Great American Tractors .com

Oliver Tractors

Emmigrating from Scotland as a young man, James Oliver found work on farms and later in an iron foundry. In 1839, he moved to Indiana and worked for South Bend Blast Furnace Company, where he learned how to cast iron.

In 1855 Oliver started South Bend Iron Works with two partners. Oliver experimented with ways to make a plow more resistant to getting stuck in soft soil and breaking when hitting stones. By 1860, he had perfected a casting method that made blade of the plow much harder, while keeping the center from becoming too brittle. In 1869, the patented the Model 40 of the “Indiana Plow.” By 1864, the plow was selling well, and the company employed 25 workers. In 1868, Oliver patented a larger plow that would require a team of horses to pull. By 1878, the company was selling 300,000 plows a year.

James Oliver did not live to see an Oliver tractor. When he died in 1908, his company had grown very large but had focused on plows. Oliver had registered a total of 45 patents. James’ son Joseph, who had been prominent in the management of the company took over as president. In 1912, the company became public, and with new capitol expanded into mechanized farm equipment .

In 1829, The Oliver Chilled Plow Company merged with The American Seeding Machine Company, the Hart-Parr Gasoline Engine Company, and the Nichols & Shepard Comany, which had developed an effective thresher and a successful corn picking machine.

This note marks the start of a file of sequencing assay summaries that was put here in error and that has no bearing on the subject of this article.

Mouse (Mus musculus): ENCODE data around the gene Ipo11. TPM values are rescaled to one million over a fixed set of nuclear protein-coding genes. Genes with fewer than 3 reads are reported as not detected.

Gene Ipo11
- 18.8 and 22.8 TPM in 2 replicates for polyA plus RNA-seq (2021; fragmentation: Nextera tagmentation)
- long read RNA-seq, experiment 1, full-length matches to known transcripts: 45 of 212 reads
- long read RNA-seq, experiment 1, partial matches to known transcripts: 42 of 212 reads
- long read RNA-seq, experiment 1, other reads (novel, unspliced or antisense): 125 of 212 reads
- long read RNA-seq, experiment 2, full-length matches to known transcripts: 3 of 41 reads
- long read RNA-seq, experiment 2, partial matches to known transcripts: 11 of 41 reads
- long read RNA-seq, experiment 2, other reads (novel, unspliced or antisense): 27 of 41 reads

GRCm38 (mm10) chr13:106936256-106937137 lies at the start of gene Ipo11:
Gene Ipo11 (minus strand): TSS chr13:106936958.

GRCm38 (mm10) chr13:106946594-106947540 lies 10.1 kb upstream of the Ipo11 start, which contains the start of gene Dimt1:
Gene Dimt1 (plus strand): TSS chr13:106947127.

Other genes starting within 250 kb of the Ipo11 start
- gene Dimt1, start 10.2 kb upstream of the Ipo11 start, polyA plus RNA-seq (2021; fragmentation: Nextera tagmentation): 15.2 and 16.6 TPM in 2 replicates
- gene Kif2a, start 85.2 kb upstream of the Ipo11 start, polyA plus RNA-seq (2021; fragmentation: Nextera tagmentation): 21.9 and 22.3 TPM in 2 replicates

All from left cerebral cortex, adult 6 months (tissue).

The company, now known as the Oliver Farm Equipment Sales Company. continued to grow with other acquisitions and designed a new tractor.
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The Oliver Farm Equipment Sales Company hired Wilbur Henry Adams, a well known designer to develop a sleek look for its new tractor. The production tractor did not end up look exactly like the rendering, but it captured the same modern feeling.
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Oliver Row Crop 70. This photo must speak for itself. We know only that it was taken for the Farm Security Administration - Office of War Information between 1935 and 1942.
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The purpose of this site is present an overview of the history of tractors in America as a part of our overall Great American project. By no means do we claim to be the best resource for tractor history. Others have done a much better job. One is the Oliver Heritage Magazine and web site written and edited by folks with a lifetime of tractor experience and knowledge:


© 2019 Phil Dickinson
Middletown, RI 401-847-2020

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